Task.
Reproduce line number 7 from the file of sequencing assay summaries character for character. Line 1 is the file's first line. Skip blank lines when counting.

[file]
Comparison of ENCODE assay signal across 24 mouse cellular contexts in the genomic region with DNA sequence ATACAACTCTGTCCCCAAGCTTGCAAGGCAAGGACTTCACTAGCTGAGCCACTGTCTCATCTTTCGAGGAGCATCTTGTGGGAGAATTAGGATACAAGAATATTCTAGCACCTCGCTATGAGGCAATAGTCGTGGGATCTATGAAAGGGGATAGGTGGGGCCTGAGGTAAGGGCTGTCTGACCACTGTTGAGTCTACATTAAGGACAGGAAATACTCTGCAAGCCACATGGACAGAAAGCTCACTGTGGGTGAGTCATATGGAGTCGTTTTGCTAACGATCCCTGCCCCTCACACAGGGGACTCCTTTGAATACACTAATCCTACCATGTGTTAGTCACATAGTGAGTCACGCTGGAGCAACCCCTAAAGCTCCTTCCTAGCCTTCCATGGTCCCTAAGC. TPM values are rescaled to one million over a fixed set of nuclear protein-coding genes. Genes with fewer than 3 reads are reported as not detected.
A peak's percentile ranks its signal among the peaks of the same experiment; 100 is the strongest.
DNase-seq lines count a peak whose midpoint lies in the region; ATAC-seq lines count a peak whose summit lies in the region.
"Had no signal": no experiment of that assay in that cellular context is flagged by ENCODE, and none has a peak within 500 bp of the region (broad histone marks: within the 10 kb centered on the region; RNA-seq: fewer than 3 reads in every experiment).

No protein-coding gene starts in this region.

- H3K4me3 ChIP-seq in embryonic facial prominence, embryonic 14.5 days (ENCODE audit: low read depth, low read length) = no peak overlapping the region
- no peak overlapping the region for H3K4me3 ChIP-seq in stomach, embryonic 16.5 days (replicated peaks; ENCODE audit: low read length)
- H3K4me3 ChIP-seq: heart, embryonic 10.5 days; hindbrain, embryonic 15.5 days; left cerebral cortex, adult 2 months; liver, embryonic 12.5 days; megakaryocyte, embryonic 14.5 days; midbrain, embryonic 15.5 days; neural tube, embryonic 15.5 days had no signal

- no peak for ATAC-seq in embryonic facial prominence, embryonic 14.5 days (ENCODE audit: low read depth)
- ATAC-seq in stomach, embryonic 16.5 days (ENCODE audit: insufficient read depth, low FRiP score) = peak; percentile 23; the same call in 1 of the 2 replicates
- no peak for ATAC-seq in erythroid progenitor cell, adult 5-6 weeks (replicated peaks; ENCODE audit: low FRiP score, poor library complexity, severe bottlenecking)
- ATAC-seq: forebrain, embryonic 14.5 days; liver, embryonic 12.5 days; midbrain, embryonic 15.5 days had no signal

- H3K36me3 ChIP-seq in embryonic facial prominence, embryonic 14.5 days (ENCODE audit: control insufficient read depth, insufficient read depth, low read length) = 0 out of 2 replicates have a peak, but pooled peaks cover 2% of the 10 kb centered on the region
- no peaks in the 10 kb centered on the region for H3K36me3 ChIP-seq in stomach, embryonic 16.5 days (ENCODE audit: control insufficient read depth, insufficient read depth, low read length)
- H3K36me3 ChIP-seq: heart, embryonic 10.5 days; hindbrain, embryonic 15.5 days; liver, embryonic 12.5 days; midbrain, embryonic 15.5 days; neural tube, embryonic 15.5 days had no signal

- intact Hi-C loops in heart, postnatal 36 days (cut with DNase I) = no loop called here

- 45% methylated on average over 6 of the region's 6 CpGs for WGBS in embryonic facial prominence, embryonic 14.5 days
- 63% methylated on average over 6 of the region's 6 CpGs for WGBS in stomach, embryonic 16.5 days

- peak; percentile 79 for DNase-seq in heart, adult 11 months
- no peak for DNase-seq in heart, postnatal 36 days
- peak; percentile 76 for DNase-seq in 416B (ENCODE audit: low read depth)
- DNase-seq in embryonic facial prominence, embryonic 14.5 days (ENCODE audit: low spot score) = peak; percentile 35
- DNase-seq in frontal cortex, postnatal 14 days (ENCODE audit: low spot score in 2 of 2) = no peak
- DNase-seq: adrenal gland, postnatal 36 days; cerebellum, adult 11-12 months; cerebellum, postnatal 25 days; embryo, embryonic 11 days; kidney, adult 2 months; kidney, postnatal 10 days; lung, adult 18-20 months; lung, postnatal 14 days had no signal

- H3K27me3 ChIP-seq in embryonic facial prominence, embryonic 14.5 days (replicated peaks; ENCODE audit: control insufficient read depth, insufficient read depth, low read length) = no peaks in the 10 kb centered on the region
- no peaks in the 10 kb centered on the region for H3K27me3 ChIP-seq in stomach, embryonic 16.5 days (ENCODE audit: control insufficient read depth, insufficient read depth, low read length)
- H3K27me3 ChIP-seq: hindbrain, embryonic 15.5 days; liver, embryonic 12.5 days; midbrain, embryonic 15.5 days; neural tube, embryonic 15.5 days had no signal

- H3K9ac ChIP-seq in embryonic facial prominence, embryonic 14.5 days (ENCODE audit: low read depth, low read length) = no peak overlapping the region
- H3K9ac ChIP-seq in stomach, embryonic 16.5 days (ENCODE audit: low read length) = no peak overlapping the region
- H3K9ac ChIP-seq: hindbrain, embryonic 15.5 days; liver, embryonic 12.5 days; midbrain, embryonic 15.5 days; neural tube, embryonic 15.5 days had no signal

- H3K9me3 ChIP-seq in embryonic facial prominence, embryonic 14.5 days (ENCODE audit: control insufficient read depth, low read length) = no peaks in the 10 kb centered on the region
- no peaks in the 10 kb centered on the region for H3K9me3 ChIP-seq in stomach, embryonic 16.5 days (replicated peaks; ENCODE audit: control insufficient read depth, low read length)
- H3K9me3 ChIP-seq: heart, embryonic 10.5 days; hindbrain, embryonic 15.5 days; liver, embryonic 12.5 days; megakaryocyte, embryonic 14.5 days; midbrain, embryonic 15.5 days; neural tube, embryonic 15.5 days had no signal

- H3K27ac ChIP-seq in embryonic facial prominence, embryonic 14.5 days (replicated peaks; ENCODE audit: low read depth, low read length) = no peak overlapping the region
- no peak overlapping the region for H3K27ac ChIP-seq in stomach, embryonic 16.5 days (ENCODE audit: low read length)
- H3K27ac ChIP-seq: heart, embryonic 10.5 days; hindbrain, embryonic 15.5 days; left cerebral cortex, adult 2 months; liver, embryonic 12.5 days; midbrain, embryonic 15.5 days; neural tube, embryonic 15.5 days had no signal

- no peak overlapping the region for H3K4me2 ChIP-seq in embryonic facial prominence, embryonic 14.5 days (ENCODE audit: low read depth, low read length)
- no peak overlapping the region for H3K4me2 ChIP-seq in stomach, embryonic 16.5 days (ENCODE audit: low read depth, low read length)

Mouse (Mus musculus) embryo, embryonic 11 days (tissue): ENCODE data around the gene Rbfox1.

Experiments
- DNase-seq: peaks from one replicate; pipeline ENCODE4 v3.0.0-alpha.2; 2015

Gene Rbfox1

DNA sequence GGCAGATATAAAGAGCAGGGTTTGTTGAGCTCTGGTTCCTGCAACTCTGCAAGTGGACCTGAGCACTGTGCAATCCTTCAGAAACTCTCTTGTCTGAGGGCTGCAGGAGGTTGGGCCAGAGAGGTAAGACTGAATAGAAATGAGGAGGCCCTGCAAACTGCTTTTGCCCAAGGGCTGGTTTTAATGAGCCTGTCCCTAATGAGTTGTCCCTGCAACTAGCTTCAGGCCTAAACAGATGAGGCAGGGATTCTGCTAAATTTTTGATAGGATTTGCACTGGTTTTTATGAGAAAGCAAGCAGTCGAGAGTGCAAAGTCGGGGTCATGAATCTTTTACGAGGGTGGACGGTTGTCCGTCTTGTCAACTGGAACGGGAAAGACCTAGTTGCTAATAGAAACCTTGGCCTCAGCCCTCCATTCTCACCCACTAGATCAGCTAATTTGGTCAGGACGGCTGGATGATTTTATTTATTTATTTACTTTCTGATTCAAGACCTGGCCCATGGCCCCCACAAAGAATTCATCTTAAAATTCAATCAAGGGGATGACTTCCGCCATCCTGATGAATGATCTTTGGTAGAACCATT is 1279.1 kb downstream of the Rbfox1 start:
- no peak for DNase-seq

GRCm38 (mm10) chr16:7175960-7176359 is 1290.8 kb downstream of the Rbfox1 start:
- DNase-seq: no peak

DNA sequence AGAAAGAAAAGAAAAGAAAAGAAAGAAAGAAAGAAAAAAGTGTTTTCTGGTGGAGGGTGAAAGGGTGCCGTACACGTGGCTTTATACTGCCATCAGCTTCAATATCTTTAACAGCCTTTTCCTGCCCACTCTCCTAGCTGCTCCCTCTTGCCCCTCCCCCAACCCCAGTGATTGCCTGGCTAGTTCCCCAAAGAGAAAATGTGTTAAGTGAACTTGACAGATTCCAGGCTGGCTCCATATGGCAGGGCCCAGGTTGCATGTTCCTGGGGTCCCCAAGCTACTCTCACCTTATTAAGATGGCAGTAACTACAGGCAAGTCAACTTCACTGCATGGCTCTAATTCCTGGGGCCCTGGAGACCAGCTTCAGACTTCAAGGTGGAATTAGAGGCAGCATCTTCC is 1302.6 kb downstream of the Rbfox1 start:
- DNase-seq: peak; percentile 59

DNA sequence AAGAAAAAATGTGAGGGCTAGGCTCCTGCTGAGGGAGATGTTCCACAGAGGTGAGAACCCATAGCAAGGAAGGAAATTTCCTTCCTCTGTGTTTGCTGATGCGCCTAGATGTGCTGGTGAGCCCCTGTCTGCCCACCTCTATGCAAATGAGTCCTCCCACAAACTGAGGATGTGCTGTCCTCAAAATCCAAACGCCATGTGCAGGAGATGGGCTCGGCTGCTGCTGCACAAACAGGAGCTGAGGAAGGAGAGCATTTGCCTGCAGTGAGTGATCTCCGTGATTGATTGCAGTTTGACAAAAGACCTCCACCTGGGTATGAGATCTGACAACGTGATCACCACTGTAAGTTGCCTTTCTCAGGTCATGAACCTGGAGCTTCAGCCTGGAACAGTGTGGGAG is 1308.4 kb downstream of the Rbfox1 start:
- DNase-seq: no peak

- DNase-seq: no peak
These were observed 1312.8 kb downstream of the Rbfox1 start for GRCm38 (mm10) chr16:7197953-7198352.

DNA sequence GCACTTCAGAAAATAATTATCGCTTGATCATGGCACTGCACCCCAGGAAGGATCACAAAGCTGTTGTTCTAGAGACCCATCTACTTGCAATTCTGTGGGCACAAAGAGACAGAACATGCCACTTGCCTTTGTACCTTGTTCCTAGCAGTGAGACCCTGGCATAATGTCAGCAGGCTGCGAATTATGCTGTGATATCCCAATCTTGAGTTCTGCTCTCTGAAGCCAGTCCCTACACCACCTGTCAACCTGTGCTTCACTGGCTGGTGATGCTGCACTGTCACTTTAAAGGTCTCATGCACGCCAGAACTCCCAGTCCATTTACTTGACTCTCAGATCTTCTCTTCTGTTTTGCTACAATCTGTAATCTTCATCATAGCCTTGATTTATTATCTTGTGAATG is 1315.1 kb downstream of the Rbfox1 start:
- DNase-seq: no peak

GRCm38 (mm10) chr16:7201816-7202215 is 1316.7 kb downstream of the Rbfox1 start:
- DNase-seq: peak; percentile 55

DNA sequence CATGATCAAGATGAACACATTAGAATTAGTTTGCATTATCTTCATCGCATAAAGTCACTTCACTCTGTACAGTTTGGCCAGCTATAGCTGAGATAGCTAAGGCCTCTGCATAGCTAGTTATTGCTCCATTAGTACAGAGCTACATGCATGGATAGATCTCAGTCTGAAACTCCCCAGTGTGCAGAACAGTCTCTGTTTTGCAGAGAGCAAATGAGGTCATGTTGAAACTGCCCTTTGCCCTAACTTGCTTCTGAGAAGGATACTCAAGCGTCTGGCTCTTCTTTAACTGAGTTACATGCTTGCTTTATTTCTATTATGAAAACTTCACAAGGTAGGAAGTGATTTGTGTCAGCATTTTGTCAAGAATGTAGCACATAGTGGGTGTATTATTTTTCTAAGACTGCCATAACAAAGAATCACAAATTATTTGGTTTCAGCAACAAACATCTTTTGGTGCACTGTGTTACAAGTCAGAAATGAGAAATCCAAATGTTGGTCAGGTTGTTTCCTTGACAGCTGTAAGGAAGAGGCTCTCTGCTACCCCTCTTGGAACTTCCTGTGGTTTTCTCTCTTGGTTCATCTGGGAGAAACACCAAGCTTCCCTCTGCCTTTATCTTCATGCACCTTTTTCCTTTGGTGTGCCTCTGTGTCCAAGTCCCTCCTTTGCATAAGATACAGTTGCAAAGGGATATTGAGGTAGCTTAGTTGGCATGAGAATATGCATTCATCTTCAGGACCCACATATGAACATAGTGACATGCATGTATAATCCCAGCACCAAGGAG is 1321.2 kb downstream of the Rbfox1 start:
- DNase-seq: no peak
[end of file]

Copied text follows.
- no peak overlapping the region for H3K4me3 ChIP-seq in stomach, embryonic 16.5 days (replicated peaks; ENCODE audit: low read length)